This section contains some practical exercises that will help you to get Unix in the fingers.

There are practical examples and exercises on shell scripting in the general exercises section.

Exploration tour

Connecting and disconnecting

Log on to the system

Log out

Log in with a username that can't possibly exist

Log in with your userID but enter a wrong password


Try all the mouse buttons

Explore the menus

Open a terminal window

Open another terminal window

Switch focus between the two windows

Start xcalc or xclock, see the difference between starting in the background (xcalc &) and starting in the foreground (no &)

See what the buttons on the titlebar do

Resize some windows

Minimize and maximize a window

Move a window around

Copy and past a command from one xterm to another using the mouse

Close the applications

Close the terminal window

Customize the looks of your graphical environment

The filesystem

Get a shell prompt

Check the working directory with the pwd command

Change to your homedirectory with the cd command

Change to the /bin directory using cd /bin

Change to the root of the filesystem: cd /

List the top directories on your system using ls

Change to /etc

List the content of /etc

Check your present working directory

Try to cd to a non-existent directory

List the content of /usr/doc or /usr/share/doc

You and the others

Enter the who am i or whoami

Enter the who command

Change to your homedir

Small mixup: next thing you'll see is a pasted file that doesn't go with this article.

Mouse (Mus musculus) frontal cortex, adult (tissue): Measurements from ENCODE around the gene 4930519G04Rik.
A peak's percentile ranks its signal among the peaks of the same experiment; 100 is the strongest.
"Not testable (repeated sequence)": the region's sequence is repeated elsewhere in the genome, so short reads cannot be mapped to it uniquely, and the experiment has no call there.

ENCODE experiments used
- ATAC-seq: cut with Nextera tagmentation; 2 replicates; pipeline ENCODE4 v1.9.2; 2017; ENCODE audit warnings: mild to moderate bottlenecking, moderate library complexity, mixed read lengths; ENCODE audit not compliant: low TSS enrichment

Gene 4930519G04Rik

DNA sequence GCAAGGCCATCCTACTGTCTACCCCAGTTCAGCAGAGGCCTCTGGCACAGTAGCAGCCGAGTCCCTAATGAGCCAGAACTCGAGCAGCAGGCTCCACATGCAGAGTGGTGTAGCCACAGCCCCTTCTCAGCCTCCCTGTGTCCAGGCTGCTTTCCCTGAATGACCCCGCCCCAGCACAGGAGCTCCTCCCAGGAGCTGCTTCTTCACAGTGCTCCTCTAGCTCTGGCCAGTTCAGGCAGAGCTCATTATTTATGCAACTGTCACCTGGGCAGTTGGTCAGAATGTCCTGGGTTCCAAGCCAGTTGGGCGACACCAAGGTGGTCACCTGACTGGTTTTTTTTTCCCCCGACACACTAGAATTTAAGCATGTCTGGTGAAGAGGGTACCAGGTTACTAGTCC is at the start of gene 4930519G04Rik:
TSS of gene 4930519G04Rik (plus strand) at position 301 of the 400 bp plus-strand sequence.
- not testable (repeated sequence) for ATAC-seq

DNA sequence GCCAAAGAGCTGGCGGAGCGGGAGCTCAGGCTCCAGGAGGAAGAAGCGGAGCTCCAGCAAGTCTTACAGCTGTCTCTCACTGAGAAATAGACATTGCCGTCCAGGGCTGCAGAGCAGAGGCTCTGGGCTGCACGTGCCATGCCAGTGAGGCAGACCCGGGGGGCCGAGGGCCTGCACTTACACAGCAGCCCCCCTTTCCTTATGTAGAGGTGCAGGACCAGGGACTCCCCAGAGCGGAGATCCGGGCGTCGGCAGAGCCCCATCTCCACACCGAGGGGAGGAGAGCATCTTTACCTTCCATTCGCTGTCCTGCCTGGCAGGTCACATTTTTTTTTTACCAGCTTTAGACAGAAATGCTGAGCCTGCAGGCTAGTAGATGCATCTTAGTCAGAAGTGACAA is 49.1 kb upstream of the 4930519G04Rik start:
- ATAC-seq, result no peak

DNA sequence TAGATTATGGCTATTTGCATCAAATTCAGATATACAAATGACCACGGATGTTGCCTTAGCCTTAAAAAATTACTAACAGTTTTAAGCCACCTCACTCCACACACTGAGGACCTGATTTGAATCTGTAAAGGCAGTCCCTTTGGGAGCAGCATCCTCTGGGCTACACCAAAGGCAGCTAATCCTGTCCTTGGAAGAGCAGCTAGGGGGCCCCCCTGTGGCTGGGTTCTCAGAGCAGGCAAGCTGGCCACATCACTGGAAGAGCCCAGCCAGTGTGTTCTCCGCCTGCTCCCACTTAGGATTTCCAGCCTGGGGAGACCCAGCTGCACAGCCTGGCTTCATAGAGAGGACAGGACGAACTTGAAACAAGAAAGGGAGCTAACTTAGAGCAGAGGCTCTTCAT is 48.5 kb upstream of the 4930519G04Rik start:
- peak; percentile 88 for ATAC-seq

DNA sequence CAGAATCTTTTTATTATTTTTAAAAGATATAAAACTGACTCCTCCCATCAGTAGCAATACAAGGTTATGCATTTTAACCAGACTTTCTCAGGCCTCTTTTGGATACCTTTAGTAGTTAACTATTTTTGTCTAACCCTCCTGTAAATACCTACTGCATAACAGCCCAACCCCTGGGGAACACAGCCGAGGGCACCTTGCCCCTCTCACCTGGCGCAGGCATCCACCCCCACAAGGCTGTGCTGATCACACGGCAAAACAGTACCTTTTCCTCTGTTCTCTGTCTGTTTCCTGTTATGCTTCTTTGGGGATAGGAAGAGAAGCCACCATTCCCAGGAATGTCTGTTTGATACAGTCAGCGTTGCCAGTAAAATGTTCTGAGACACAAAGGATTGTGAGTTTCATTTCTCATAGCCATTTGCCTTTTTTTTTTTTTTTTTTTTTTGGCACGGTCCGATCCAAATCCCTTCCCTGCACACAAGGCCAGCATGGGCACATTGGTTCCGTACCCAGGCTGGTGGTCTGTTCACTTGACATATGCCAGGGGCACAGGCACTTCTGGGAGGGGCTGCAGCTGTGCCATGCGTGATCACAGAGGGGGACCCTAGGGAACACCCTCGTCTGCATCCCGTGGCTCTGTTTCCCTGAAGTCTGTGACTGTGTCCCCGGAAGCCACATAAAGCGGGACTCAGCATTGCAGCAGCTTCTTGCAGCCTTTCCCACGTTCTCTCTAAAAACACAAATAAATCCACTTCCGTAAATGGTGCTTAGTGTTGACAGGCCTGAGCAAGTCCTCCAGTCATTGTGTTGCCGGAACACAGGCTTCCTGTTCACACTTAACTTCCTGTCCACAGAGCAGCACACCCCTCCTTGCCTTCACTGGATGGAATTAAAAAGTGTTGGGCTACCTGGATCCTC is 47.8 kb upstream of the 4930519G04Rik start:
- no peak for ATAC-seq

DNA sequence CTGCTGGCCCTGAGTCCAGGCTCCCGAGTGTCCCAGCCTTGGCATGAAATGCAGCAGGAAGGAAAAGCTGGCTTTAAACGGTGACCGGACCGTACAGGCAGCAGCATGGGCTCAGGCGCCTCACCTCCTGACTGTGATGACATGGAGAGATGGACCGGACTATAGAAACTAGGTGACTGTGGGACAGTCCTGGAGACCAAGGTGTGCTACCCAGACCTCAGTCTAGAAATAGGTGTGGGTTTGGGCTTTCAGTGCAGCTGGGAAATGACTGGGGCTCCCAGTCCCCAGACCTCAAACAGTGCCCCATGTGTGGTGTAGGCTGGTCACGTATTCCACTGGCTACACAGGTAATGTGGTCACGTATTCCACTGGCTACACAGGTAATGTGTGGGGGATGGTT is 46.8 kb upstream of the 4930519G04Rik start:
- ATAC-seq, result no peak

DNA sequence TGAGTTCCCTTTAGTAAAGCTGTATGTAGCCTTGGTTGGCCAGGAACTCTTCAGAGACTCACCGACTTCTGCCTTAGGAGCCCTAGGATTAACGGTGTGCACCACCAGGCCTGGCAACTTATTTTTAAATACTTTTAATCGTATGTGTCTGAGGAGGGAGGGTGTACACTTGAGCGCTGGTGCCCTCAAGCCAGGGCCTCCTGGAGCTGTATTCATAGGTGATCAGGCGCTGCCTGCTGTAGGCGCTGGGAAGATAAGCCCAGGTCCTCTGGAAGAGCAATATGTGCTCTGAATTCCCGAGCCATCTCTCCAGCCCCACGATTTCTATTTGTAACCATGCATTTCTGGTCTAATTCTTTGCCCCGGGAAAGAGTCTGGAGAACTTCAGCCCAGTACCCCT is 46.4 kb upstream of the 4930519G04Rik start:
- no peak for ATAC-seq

Go one directory up: cd ..

List the other users with the ls

Finger a user, e.g. finger root

Show a list displaying the last 10 users that connected to the system: last -10

Enter the passwd command to change your password.

Enter the echo $SHELL to find out what shell you are running

Files and directories

Use vi, emacs or pico to create two files

Try the more, less and cat commands on your new files

Append the two files

Make a long listing of your files using the ls -la

Use the * and ? operators to narrow the listing

Create a directory using mkdir

Move the two files to this directory

Rename one of your files

Copy one file from this directory to you homedirectory using absolute pathnames

Do the same using relative pathnames

Remove one of your files using rm

Remove the directory you made using rmdir

Find the files resolv.conf, profile, tar and xclock

Redirecting input and output

Put the date of today in a file: date > today

Append to this file the names of users that are currently logged in: who > > today

Display long output on the screen: ls /etc

View the output piping through more or less

Grep all files starting with "host" from the /etc directory

Making space

Explain why the tail afile > ashorterfile does not do what you might expect.

Find the difference between the following:

% tail afile > ashorterfile
% cat ashorterfile > afile
% rm ashorterfile


% tail afile > ashorterfile
% mv ashorterfile afile

Explain why you should always use the first form. e.g. to shorten logfiles.


Read a manpage, e.g. man man

Read help on a command, e.g. help cd


Only shell built-in commands provide the help option.

Use short help of a command, e.g. ls --help

Read info on a command, e.g. info info

Change to /usr/doc or /usr/share/doc and read a README file of one of the programs on your system.